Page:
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A novel five-way translocation t(7;11;9;22;9)(q22;q13;q34;q11.2;q34) involving Ph chromosome in a patient of chronic myeloid leukemia: a case report

Molecular Cytogenetics20125:20

  • Received: 19 December 2011
  • Accepted: 1 May 2012
  • Published:


About 5-10 % of chronic myelogenous leukemia (CML) patients show variant Philadelphia (Ph) translocations. The formation mechanisms and clinical significance of variant Ph translocations remain unclear. We report a CML case with a novel five-way complex translocation. Although the result of initial G-banding was 46,XY,t(7;11;9)(q22;q13;q34),t(9;22)(q34;q11.2), fluorescence in situ hybridization (FISH) demonstrated t(7;11;9;22;9)(q22;q13;q34;q11.2;q34) consisting of sequential rearrangements involving five chromosomes. The patient was successfully treated by imatinib and obtained a major molecular response. To our knowledge, this is the tenth CML case with a complicated Ph translocation involving five chromosomes and the third one treated by imatinib. Good response with imatinib therapy suggested that a single-event rearrangement was involved in the chromosomal changes.


  • CML
  • Variant Ph translocation
  • Five-way translocation


Chronic myelogenous leukemia (CML) is a clonal myeloproliferative disorder of primitive hematopoietic stem cells. Most CML patients show a Philadelphia (Ph) chromosome with the characteristic t(9;22)(q34;q11.2) translocation. However, about 5-10 % of Ph positive patients with CML show variant translocations. The formation mechanisms and clinical significance of variant Ph translocations remain unclear.

We describe a CML case with a novel five-way chromosomal translocation t(7;11;9;22;9)(q22;q13;q34;q11.2;q34), who has been successfully treated by imatinib. To our knowledge, this is the tenth CML case with a complicated Ph translocation involving five chromosomes, and the third one treated by imatinib.

Case presentation

The patient was 58-year-old Japanese male with no significant medical history. He was found to have increased white blood cell count (WBC) at a medical checkup at his workplace and referred to our hospital. The laboratory data on admission showed that his WBC was 19.1 × 109/L, with a differential of 67.5 % neutrophils, 5.5 % myelocytes, 3.0 % metamyelocytes, 6.0 % basophils, 1.5 % eosinophils, 3.0 % monocytes, 13.5 % lymphocytes. Hemoglobin concentration of 13.0 g/dL was within a normal range and platelet count of 390 × 109/L was slightly elevated. Neutrophil alkaline phosphatase (NAP) score was decreased to 79 (control score, 170–285). Bone marrow aspirate showed marked hypercellularity. Reverse-transcription polymerase chain reaction (RT-PCR) of RNA from his bone marrow cells amplified major BCR/ABL chimeric transcript (b3a2 type). He was diagnosed as having CML in the chronic phase, then received treatment with orally imatinib at daily of 400 mg. He obtained a complete cytogenetic response as well as a major molecular response (MMR), as BCR/ABL transcripts have not been detected by quantitative RT-PCR analysis after thirteen months treatment. The MMR status has been maintained for 44 months.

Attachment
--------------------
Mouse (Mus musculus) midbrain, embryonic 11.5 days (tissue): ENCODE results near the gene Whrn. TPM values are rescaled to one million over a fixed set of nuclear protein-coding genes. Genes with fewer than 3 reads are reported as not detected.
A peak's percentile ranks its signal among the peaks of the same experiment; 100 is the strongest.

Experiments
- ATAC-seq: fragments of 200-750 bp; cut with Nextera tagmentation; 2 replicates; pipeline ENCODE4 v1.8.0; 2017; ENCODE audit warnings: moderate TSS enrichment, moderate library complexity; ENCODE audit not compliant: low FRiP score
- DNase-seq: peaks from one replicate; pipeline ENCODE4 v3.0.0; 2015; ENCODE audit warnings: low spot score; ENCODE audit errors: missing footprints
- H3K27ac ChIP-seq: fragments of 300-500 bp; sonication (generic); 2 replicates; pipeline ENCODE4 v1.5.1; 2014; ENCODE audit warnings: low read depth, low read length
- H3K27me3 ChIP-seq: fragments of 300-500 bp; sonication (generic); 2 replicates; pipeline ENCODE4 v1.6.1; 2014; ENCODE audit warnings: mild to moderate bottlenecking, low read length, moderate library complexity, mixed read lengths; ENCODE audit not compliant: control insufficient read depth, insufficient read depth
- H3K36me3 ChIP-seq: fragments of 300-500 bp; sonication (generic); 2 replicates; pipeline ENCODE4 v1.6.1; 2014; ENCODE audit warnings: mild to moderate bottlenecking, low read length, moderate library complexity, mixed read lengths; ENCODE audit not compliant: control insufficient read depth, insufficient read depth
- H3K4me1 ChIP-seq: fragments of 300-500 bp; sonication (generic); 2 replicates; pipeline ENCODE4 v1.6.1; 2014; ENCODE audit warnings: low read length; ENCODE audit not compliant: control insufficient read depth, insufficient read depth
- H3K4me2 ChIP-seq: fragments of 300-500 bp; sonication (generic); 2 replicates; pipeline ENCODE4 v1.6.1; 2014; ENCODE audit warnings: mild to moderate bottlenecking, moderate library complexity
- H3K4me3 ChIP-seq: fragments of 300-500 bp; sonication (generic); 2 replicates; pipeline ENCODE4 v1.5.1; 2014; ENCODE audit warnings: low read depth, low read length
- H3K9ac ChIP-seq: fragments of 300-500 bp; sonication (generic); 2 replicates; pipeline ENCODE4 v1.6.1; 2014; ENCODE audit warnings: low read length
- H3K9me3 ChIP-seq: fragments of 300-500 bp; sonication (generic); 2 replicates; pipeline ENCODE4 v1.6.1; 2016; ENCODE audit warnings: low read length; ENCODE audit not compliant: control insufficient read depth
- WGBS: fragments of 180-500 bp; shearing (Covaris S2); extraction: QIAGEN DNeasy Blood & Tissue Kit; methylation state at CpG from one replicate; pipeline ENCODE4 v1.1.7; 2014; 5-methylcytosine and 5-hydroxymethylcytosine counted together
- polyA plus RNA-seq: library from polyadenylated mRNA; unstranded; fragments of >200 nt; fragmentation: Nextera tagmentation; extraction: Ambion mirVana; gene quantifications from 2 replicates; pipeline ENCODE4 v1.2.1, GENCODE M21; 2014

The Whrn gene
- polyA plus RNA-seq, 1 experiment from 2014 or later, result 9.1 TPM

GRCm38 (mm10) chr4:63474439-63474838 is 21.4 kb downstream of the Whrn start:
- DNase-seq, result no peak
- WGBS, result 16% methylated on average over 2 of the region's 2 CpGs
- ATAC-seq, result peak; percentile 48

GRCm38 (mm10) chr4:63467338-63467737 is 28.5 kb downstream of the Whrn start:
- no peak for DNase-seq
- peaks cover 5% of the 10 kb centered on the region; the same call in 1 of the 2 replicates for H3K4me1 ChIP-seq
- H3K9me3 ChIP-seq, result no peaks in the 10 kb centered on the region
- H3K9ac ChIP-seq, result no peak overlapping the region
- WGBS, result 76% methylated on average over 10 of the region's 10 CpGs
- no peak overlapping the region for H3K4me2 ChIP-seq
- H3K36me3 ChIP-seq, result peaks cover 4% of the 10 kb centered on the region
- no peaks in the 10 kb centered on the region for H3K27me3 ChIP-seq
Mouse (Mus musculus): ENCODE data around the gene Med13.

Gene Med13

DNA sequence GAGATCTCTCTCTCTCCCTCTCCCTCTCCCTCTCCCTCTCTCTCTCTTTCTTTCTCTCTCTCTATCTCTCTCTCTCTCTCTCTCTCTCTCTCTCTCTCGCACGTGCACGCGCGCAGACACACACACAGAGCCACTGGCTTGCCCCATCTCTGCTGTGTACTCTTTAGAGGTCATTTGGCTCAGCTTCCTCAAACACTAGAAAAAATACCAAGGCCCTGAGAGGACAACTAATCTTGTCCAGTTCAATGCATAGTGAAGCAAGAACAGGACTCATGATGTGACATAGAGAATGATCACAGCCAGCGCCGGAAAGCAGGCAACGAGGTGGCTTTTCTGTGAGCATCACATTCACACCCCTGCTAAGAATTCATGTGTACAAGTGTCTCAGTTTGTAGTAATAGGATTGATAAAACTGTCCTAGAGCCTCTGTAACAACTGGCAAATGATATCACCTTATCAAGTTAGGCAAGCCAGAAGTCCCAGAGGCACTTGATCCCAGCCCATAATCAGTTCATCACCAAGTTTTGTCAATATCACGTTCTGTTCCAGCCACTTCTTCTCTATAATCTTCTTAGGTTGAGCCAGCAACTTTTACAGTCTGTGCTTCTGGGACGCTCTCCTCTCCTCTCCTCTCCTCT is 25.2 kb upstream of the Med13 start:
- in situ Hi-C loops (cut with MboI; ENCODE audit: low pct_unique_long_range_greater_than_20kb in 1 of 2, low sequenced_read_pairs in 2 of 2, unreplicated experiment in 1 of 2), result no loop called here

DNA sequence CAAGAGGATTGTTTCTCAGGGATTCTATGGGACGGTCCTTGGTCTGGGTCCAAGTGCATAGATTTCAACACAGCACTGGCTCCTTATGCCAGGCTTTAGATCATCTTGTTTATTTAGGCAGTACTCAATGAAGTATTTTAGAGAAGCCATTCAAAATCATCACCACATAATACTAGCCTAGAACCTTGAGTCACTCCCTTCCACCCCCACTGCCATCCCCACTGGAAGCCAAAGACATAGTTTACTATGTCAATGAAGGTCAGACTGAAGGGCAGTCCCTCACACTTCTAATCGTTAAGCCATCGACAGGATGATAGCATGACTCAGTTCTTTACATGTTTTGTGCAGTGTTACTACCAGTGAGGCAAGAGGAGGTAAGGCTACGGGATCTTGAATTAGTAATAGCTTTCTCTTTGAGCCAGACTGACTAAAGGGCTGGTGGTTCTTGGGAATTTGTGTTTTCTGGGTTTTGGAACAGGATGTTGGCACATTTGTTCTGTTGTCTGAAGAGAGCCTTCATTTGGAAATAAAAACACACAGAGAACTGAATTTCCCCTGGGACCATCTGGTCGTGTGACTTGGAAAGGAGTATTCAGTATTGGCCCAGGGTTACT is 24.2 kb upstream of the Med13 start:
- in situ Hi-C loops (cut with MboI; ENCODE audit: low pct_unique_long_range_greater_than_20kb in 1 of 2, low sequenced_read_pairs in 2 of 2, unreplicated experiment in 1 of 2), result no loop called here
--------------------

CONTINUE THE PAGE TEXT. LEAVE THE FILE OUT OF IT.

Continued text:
G-banding chromosomal analysis of the bone marrow cells presented 46,XY,t(7;11;9)(q22;q13;q34),t(9;22)(q34;q11.2) [20/20] (Figure 1A). After imatinib treatment, karyotype of the patient’s bone marrow cells showed 46,XY [20/20].
Figure 1
Figure 1

(A) G-banded karyotype of the bone marrow cells. The karyotype was initially decided as 46,XY,t(7;11;9)(q22;q13;q34),t(9;22)(q34;q11.2). Arrows indicate rearranged chromosomes. (B) Spectral karyotyping of the metaphase of the patient’s leukemic cells spread after spectrum-based classification. Chromosomes were assigned a pseudocolor according to the measured spectrum. Four derivative chromosomes, der(9)t(9;11)(q34;q13), der(9)t(9;22)(q34;q11), der(11)t(7;11)(q22;q13) and der(22)t(9;22)(q34;q11) and the truncated chromosome 7 were indicated by arrows. The grayscale images are reverse DAPI; the colored images, SKY. (C) Normal SKY image.

To confirm these cytogenetic aberrations, we performed Spectral karyotyping (SKY) analysis with a SkyPaint kit (Applied Spectral Imaging, Migdal Ha’Emek, Israel). As shown in Figure 1B, SKY confirmed four derivative chromosomes, der(9)t(9;11)(q34;q13), der(9)t(9;22)(q34;q11), der(11)t(7;11)(q22;q13), and der(22)t(9;22)(q34;q11). SKY could not visualize the small segment 9q34-9qter on the der(7)t(7;9)(q22;q34). The size of this segment was supposed to be smaller than a minimum genomic alteration that SKY could detect.

For further characterization of these translocations, we next performed fluorescence in situ hybridization (FISH) analyses. In order to detect the BCR/ABL rearrangement and determine the 9q34 breakpoints, the LSI BCR/ABL ES Dual Color Translocation Probe Set (Vysis, Inc.) was used (assay 1). This probe set is a mixture of an ABL probe, which covers not only the ABL but also the centromeric located ASS gene (Spectrum Orange) and a BCR probe (Spectrum Green). In assay 1, one yellow (red-green) signal, showing the BCR/ABL fusion, one BCR (green), one ASS-ABL (larger red), and one ASS (smaller red) signal were detected (Figure 2A). This finding indicated that the two der(9) chromosomes had different 9q34 breakpoints, one within the ABL, generating the BCR/ABL fusion gene, the other within or centromeric to the ASS.